by Wyn Staheli, Director of Research
When the proposed Medicare Physician Fee Schedule came out last year, it really got everyone worried. In a time where we are all facing issues related to COVID, this seemed like a really big problem. Professional organizations lobbied and everyone tried to stop the proposed changes, and the 10.2% decrease didn’t happen, but other changes will still be taking place. So how bad is it really and how will it affect your organization? Well, it all depends on your payer mix and the services performed in your practice. Now is the time to sit down with a spreadsheet, look at the numbers and assess the real potential impact - it might not be as bad as you thought.
Here’s the good and bad news. The Consolidated Appropriations Act of 2021 modified the 2021 Medicare Physician Fee Schedule (MPFS) as follows:
- Included a 3.75% increase in MPFS payments for 2021: Reimbursement for some services went up and some went down.The 3.75% is just the overall increase, which isn’t really a whole lot, but it’s better than what was going to happen.
- Suspended the 2% payment adjustment (sequestration) through March 31, 2021: We hope that this will be held off again, but it is dependent on legislation.
- Reinstated the 1.0 floor on the work Geographic Practice Cost Index through 2023
- Delayed implementation of the inherent complexity add-on code for evaluation and management services (G2211) until 2024: We recently published an article about this code and its potential to increase revenue, but that is on hold now.
To reflect these changes, CMS has recalculated the payment rates and conversion factor (CF) for 2021.The revised MPFS conversion factor for 2021 is 34.8931 instead of the final rule CF of 32.4085 which is less than that original 10.2% decrease but still a decrease of 3.3% (down from 36.0896). So there will still be a pay cut, but not quite as much as it was going to be. There is also some good news when it comes to RVUs for CMT and E/M, and some bad news for physical medicine.
2021 Reimbursement CMT Services
Fortunately, the RVUs for the main CMT services (98940-98942) increased by 0.01 due to an increase in the practice expense even though code 98943 remained the same. Looking at the Medicare reimbursement for 98942 (using the national unadjusted allowed amount) is down $1.09 from $54.13 in 2020 to $53.04 in 2021. Although that dollar change does add up over the course of the year, particularly for those practices that mainly treat Medicare patients, that small bump in the RVU might translate to small increases for other payers who have not made as much of a cut to their own internal conversion factors as Medicare.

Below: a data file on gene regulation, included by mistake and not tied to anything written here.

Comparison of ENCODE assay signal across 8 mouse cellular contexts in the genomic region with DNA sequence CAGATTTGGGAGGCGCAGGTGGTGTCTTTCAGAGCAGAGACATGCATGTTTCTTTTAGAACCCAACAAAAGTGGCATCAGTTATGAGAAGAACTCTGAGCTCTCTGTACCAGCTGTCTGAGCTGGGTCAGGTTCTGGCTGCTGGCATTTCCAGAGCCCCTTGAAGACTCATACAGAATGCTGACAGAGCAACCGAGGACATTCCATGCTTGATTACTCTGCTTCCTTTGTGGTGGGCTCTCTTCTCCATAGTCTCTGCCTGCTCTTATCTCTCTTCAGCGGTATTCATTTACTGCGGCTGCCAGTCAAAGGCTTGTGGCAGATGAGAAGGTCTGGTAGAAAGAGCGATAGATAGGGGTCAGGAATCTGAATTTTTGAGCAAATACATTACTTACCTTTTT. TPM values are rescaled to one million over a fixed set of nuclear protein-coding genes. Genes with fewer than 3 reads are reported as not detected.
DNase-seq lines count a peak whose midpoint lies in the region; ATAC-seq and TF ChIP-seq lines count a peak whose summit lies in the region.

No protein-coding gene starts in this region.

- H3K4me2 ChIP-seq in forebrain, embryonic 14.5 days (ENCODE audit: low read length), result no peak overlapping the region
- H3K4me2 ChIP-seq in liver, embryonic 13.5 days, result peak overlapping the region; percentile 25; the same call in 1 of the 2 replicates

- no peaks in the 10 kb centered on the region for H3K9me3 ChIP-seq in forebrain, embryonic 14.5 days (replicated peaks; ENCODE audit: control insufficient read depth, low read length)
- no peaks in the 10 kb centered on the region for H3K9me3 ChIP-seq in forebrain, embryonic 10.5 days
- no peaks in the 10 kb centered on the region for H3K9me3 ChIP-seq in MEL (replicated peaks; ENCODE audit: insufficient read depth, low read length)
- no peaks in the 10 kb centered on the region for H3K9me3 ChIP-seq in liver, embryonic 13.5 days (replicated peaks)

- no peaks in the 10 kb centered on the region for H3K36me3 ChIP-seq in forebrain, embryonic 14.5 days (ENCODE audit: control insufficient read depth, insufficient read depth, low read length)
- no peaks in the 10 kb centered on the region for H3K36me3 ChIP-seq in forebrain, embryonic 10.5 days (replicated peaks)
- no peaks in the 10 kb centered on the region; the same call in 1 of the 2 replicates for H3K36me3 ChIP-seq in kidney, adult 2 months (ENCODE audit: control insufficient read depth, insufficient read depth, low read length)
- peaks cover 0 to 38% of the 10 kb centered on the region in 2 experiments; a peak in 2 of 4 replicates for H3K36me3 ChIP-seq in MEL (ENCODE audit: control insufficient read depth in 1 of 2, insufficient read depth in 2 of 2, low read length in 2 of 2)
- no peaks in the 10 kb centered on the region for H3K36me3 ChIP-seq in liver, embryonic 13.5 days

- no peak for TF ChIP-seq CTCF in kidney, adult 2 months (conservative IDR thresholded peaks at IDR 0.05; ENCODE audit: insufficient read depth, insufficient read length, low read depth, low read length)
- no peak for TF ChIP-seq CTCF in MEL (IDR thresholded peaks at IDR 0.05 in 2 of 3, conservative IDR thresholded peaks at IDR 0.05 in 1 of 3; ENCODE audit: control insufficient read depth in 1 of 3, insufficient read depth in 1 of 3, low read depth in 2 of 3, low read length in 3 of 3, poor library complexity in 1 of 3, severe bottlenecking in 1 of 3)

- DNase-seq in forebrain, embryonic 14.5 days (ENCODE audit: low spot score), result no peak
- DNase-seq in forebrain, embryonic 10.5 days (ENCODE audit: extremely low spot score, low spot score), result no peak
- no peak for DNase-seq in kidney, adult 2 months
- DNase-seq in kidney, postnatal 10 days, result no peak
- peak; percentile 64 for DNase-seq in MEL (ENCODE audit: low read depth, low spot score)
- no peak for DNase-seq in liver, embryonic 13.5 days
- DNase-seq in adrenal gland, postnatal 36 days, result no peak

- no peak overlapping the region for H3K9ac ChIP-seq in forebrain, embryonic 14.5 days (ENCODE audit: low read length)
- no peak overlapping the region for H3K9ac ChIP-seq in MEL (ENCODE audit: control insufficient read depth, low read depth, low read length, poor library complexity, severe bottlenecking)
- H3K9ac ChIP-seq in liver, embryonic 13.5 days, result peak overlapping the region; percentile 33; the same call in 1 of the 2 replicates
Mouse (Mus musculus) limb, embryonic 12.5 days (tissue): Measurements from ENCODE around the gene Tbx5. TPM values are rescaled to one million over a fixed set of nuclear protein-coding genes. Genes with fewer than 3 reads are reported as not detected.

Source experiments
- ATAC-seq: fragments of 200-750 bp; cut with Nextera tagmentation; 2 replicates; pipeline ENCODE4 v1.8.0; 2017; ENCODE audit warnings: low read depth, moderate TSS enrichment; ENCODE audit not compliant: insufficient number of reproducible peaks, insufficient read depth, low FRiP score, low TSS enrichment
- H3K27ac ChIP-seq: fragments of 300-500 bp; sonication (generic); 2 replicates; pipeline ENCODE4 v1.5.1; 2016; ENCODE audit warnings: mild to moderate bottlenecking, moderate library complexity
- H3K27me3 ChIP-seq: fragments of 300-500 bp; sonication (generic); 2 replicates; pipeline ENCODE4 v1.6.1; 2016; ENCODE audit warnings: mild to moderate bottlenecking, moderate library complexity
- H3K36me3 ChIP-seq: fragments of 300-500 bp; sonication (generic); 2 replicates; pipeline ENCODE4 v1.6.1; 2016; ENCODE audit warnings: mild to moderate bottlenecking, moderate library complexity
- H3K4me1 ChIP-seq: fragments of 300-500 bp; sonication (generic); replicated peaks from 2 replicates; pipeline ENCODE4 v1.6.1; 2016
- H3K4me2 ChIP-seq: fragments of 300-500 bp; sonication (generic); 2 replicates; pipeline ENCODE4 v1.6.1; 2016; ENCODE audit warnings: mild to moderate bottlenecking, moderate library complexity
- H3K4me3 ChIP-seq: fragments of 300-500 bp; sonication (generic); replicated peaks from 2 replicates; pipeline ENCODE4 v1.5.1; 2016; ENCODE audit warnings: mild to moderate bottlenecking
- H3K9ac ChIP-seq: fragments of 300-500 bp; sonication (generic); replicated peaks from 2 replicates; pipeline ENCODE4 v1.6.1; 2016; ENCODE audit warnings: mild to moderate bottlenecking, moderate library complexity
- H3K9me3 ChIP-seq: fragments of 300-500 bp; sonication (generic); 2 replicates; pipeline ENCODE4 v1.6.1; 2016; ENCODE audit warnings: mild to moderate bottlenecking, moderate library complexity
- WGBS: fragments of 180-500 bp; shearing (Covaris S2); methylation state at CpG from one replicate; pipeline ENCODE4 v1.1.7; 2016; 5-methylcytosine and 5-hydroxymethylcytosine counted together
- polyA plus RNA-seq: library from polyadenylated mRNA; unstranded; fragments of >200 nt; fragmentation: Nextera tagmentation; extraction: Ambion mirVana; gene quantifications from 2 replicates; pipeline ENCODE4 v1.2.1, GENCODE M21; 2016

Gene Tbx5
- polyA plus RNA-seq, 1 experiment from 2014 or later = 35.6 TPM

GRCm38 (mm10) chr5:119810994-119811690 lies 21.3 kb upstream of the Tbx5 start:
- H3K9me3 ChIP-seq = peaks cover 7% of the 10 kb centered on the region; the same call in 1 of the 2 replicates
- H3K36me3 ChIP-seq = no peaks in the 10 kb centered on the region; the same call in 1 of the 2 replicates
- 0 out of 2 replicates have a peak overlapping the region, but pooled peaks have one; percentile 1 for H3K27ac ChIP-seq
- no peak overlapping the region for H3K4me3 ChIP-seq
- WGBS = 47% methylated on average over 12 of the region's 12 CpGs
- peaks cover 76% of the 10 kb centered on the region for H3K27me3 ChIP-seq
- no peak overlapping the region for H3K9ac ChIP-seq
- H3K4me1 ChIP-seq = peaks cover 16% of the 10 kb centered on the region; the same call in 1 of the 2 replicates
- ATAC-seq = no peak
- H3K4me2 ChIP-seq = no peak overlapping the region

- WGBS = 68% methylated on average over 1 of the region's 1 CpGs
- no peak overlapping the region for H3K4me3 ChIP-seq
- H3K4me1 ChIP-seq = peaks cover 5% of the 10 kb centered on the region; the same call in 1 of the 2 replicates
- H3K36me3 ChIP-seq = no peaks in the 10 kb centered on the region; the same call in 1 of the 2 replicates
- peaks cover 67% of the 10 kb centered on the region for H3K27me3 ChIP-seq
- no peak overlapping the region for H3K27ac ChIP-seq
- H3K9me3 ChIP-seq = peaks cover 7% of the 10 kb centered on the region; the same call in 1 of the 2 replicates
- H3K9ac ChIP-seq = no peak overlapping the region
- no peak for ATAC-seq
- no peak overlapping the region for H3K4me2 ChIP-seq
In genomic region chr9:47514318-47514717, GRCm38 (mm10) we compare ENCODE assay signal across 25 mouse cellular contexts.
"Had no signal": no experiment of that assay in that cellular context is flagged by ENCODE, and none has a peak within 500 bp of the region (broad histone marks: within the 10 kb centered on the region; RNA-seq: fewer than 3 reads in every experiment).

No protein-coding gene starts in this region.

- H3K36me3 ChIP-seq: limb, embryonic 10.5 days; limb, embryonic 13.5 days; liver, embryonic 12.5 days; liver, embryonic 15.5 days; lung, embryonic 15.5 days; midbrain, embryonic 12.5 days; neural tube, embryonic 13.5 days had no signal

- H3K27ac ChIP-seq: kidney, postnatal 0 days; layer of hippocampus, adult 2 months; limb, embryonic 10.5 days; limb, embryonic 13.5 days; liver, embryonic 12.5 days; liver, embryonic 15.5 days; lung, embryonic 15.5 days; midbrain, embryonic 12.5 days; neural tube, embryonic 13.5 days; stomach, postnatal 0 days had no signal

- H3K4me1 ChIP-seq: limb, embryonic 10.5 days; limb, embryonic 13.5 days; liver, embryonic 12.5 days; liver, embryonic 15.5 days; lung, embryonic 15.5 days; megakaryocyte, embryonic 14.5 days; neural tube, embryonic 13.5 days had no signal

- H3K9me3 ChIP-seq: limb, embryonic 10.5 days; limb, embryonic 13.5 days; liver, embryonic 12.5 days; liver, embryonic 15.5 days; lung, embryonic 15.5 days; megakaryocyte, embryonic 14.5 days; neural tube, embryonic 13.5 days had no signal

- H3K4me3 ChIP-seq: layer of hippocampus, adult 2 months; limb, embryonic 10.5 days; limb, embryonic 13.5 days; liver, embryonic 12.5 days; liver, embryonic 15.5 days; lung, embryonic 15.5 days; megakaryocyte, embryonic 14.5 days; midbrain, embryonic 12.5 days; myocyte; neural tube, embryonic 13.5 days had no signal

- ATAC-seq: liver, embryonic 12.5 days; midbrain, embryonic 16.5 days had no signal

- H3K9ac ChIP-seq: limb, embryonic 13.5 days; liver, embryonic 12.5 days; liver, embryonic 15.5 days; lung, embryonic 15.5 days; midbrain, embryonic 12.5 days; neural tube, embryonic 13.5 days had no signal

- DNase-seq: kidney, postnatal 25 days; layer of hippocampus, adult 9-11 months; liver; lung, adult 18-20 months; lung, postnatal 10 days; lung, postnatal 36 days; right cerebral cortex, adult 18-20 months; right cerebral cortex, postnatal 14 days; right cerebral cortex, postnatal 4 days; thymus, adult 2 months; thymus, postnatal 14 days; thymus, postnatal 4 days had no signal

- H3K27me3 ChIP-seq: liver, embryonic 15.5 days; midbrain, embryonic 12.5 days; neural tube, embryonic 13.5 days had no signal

E/M Services Reimbursement
Even though Medicare does not allow doctors of chiropractic to bill for E/M services, the good news is that the changes to time frames, guidelines, and RVUs have the potential to increase revenue when billing other payers. Changes to time frames and guidelines are not discussed here. See the ChiroCode DeskBook or innoviHealth’s Comprehensive Guide to Evaluation & Management (both are available in the online store) for more information.
Without going into details, since selection of the level of service for codes 99202-99215 are based on either time or medical decision making, some doctors have discovered that they actually qualify for higher levels of service. Add to that the fact that reimbursement for E/M visits (except 99202 and 99211) have gone up, it stands to reason that E/M reimbursement by other payers has the potential to offset losses due to Medicare cuts in CMT services. The following table shows reimbursement amounts for the most commonly reported E/M services for 2020 and 2021:
Reimbursement for Physical Medicine Services
To review the impact on physical medicine services, we looked at the following most common codes for chiropractic: 97012, 97014, 97035, 97110, 97124, 97140. Now even though these are not billable to Medicare, other payers adopt RVUs so there is value in knowing Medicare reimbursement. Interestingly, some RVUs went up, others went down, and some stayed the same. The following table shows RVUs for these codes for 2020 and 2021:
January is a great time to review your fee schedule and this year it becomes even more important to review your fees and evaluate payer-contracted amounts. Look at your top billed codes overall and by payer. Plug in the numbers and see how these changes may affect your bottom line. Don’t forget that FindACode.com includes comprehensive fee information including zip code specific information, workers compensation fees, and UCR fees (available by subscription) for those that wish to do a more comprehensive review.